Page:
Significant IndyCar Free-Agent Signings

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With all of the sports world focused on March Madness, NFL quarterback Drew Brees picked an odd time to announce his retirement after a twenty-year career in the NFL, which followed a successful stint at Purdue. Mixed in with all of the talk of brackets on Monday, my morning sports radio station was discussing Brees and his retirement. The talking heads said that when the Saints signed Brees away from the Chargers, it may have been the biggest free-agent signing in league history. Peyton Manning and the Broncos may have something to say about that, but on the week of the Brees retirement, we’ll let that one go undisputed – for this week anyway.

That statement got me to thinking about what would be IndyCar’s equivalent to big free-agent signings. Surprisingly, there aren’t that many – at least in recent history. But the few I can think of paid dividends.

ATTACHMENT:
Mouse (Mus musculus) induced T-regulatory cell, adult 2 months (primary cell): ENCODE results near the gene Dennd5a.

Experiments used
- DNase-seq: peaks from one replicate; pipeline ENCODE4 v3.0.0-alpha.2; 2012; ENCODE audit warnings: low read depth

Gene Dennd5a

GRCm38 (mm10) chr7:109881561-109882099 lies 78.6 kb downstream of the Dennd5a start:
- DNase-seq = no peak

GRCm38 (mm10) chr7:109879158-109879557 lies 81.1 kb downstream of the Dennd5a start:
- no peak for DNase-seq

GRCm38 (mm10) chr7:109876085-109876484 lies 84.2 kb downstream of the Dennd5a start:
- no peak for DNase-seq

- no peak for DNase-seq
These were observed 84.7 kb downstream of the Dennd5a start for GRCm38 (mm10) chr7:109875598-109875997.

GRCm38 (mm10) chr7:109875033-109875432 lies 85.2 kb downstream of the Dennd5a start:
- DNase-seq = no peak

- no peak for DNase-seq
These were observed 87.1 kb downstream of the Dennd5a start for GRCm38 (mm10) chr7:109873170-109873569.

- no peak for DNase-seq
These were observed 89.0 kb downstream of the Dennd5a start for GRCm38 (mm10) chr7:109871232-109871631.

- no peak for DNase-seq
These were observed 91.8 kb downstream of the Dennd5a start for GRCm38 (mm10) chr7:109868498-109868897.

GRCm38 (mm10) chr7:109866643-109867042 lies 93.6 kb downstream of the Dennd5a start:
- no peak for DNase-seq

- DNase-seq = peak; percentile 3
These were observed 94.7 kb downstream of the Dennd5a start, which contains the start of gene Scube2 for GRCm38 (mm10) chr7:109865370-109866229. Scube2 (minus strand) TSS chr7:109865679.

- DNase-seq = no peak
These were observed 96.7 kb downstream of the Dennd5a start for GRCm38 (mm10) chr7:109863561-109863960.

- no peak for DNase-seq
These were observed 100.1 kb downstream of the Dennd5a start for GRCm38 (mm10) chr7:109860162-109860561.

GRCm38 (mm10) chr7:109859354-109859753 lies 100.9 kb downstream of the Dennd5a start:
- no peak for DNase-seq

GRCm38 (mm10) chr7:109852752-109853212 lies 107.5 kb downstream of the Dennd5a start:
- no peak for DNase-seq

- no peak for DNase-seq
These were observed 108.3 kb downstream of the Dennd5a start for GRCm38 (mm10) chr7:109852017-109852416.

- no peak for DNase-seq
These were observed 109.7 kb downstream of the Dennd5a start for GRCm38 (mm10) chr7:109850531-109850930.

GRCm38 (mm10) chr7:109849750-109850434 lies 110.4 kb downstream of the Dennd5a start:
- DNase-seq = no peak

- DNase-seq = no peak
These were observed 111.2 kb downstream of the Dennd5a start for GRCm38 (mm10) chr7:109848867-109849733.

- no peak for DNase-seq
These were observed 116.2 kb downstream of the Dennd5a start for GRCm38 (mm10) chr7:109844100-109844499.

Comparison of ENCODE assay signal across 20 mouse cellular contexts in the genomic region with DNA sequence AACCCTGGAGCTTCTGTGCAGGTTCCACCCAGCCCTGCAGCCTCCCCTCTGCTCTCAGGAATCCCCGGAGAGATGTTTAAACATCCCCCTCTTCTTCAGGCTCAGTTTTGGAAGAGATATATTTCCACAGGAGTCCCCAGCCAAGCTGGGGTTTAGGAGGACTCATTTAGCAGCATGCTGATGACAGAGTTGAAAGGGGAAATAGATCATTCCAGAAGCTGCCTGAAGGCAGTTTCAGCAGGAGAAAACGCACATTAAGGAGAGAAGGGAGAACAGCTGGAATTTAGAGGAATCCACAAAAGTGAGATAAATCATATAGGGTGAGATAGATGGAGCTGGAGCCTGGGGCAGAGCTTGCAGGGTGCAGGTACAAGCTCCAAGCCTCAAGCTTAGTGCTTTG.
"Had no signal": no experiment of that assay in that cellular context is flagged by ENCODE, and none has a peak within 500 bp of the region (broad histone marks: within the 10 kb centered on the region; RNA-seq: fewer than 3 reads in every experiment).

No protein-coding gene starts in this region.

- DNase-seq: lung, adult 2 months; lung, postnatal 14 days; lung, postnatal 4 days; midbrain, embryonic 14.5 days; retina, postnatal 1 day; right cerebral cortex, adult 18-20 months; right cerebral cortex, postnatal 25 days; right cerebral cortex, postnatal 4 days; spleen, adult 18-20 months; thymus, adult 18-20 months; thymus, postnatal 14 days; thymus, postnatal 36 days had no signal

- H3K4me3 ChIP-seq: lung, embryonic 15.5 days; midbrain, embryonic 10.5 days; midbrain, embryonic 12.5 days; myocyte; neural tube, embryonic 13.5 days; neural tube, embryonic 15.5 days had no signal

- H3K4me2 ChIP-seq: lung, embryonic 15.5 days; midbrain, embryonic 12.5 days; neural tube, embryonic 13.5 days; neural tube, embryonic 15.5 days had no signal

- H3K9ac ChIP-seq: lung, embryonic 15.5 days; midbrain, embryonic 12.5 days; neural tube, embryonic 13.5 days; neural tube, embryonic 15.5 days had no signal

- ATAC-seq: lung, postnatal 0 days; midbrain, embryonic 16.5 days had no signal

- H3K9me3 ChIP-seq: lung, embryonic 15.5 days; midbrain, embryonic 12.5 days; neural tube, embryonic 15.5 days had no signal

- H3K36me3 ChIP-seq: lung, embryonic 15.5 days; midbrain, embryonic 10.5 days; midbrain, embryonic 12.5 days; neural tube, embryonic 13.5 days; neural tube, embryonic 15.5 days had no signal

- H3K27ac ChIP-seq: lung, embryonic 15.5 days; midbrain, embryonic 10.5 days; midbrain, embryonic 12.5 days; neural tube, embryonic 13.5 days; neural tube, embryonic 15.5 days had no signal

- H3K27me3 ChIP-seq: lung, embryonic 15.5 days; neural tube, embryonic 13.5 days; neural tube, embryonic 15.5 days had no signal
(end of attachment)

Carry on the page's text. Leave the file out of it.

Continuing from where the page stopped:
1993 comes to mind. That was the season that reigning World Champion, Nigel Mansell, left Williams and jumped across the pond to Newman/Haas. All he did was win his very first race along with the 1993 CART Championship. Had it not been for a rookie mistake on late restart, he may have won the Indianapolis 500 that year, instead of finishing third.

Before the end of the 1993 season, word had leaked out that Al Unser, Jr. would not be re-signed by Galles Racing – opting instead to join Marlboro Team Penske in a third car to run alongside teammates Emerson Fittipaldi and Paul Tracy. Emmo drove the No. 2 car, Tracy the No. 3 car and Unser, Jr. in the oddly numbered No. 31. To this day, I’m not quite sure why such an ugly number was picked.